Leaving him alone at the hospital that day was one of the hardest days of my life because I felt as though I was abandoning him in Raleigh, and I kept feeling like I was forgetting something the entire drive home.  I realized it was him.  I was leaving him behind in a cold hospital room by himself.  And the second hardest day was the day of the funeral, and those few minutes we had to ourselves before they had to close the casket lid.  I had written him a very long letter and left it with him so I am assuming it is now part of the ashes that sit on my dresser.

I never imagined I could miss someone so intensely with a pain that just settles into your bones and becomes part of your being, permeating every thought of the day and making even the happy moments just a little less happy.  I wonder sometimes if he truly knows how much he is missed and loved.  I tell him all the time but can he even hear me?  I don’t know and that is part of what makes this so much harder.  Where is he?  I keep waiting for a sign or signal that he’s happy and he’s okay.  I just have to believe that for my own sanity.  And I am sure he is.  He always landed on his feet.

And I believe I will learn ways to get through this but the pain that surfaces every single day is a fresh Hell to navigate…and the tiredness is just so all-encompassing.  But there are many of us out there going through the same storm, as I’ve learned through this blog, so none of us are truly alone although it feels that way.  We’re in this together and that gives me a small glimmer of hope.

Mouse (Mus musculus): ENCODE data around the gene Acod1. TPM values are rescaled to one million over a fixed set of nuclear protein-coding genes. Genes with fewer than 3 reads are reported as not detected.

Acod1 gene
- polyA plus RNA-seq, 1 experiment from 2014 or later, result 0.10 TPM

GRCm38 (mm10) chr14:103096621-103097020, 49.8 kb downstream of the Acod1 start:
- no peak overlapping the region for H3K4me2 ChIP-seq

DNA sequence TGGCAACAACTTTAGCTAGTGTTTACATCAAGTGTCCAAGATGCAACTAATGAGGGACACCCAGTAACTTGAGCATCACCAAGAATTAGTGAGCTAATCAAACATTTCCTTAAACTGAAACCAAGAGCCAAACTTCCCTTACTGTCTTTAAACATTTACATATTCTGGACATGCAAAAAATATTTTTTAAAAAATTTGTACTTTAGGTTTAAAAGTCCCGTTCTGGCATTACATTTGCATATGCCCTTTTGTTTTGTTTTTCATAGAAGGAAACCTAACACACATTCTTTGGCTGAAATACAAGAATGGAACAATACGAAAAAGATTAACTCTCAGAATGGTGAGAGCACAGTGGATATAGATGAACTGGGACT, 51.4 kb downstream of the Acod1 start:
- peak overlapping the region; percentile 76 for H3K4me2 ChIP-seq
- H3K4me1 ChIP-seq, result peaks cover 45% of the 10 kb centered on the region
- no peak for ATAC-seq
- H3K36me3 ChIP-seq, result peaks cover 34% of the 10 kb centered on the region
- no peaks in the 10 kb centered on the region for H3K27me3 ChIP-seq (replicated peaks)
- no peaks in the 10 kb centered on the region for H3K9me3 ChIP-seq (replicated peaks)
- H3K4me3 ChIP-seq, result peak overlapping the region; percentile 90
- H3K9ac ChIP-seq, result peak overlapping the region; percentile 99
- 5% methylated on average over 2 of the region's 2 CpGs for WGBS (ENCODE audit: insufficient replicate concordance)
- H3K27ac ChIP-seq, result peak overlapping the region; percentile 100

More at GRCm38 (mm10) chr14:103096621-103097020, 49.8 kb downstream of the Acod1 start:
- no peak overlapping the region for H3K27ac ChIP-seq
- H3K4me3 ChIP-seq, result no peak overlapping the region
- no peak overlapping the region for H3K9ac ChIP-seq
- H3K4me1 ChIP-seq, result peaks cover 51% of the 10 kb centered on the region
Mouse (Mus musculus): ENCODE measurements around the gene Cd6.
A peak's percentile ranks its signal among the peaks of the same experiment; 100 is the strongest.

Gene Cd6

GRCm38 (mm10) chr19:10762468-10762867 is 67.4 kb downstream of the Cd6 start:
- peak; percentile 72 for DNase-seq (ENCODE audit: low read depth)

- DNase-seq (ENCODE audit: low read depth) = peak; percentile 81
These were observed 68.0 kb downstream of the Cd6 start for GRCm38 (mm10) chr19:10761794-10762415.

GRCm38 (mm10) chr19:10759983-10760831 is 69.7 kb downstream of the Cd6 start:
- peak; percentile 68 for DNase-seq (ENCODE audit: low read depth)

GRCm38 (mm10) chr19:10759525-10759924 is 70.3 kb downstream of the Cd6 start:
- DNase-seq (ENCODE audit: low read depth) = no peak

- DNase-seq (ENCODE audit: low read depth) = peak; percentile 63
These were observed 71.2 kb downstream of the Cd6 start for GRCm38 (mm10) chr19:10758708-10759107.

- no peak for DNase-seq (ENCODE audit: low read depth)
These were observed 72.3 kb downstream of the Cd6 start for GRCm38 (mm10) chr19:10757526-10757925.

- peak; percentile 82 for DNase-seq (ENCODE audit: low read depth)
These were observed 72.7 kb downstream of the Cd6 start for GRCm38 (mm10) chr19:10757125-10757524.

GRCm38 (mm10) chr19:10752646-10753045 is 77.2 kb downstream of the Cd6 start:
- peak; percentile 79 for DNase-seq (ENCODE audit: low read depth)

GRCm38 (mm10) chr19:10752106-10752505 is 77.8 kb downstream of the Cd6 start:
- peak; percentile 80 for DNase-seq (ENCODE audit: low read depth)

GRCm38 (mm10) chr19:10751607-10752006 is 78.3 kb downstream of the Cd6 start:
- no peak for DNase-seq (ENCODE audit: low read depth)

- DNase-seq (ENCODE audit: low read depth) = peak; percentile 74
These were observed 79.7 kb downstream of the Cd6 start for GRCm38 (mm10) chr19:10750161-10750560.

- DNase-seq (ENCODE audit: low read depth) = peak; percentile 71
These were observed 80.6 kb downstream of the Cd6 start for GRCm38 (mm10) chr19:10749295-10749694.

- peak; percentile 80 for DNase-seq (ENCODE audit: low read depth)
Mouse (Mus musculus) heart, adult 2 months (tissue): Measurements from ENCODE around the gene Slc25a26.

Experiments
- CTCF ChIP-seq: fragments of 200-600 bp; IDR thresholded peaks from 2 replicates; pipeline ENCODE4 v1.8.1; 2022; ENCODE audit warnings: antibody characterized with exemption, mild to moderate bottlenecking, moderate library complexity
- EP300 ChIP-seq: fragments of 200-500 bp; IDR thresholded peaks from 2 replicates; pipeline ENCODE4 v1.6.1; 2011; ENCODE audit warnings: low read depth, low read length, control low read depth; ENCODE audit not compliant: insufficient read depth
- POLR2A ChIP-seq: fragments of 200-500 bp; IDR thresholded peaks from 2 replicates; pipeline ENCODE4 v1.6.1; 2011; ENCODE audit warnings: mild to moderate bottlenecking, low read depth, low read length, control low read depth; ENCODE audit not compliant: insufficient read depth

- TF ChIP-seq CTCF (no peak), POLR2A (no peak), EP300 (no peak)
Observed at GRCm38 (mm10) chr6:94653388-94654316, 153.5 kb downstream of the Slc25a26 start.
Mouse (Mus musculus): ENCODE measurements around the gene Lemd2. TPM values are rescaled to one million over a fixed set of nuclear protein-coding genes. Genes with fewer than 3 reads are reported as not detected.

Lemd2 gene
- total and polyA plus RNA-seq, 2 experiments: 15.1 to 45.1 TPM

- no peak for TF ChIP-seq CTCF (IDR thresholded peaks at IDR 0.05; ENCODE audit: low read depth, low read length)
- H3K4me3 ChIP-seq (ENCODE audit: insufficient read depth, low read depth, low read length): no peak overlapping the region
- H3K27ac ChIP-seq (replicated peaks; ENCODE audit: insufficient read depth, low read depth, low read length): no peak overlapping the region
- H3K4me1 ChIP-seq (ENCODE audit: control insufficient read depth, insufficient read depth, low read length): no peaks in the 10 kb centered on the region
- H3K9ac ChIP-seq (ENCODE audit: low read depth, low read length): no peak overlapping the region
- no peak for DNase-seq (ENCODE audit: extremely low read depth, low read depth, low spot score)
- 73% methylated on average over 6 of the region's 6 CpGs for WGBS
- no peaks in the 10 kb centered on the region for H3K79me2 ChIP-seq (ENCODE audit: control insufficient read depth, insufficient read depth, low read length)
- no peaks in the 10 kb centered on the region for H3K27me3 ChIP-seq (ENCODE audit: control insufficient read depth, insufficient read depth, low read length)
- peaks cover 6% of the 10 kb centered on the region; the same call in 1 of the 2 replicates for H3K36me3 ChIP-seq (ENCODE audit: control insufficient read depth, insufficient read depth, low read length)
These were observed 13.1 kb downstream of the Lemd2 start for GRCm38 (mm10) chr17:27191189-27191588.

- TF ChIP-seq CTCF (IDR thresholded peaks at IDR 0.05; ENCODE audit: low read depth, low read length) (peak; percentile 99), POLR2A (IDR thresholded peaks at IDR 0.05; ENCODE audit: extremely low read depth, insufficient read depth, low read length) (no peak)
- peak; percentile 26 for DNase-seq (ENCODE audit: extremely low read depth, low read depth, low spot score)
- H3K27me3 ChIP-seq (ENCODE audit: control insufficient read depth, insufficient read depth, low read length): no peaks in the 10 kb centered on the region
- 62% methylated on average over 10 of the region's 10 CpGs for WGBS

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4 thoughts on “So Here We Are

  1. Maria Matthews says:

    I clicked like but that didn’t feel right. Nothing I can say will help, I lost mum a while ago and still go to the phone to ring her and tell her about a short story being published or something else which seemed like a huge plus in my life until I realize she is not here anymore. Crying helps.
    Your words are a great tribute to your love for him.

    Like

  2. sallypeace says:

    Leaving my husband at the hospital was awful, especially as I had to make the decision to turn off the drugs and ventilator, and when he went to the funeral home I felt guilty that he was alone but I cannot face picking his ashes up. It is comforting to read other blogs of women going through the same thing but at the same time I realise things are going to get harder. You definitely aren’t alone.

    Like

    • reneeschlosser says:

      Driving home from the hospital I had this nagging feeling I was forgetting something…and I was. I’ve found an amazing support system through WordPress and although I really wish I could have befriended everyone under different circumstances, I am still grateful for the connections I’ve made. I really wanted to pick up Jason’s ashes because I felt like that was all I had left…but the experience wasn’t as fulfilling as I had hoped. I still felt very empty and lacking even though he was with me. His ashes are on the dresser along with the wedding cake topper, our sand ceremony vase and a shadow box that holds ticket stubs and other paraphernalia from our adventures. It’s like a little shrine but seeing it every morning stings a bit. You aren’t alone either…

      Like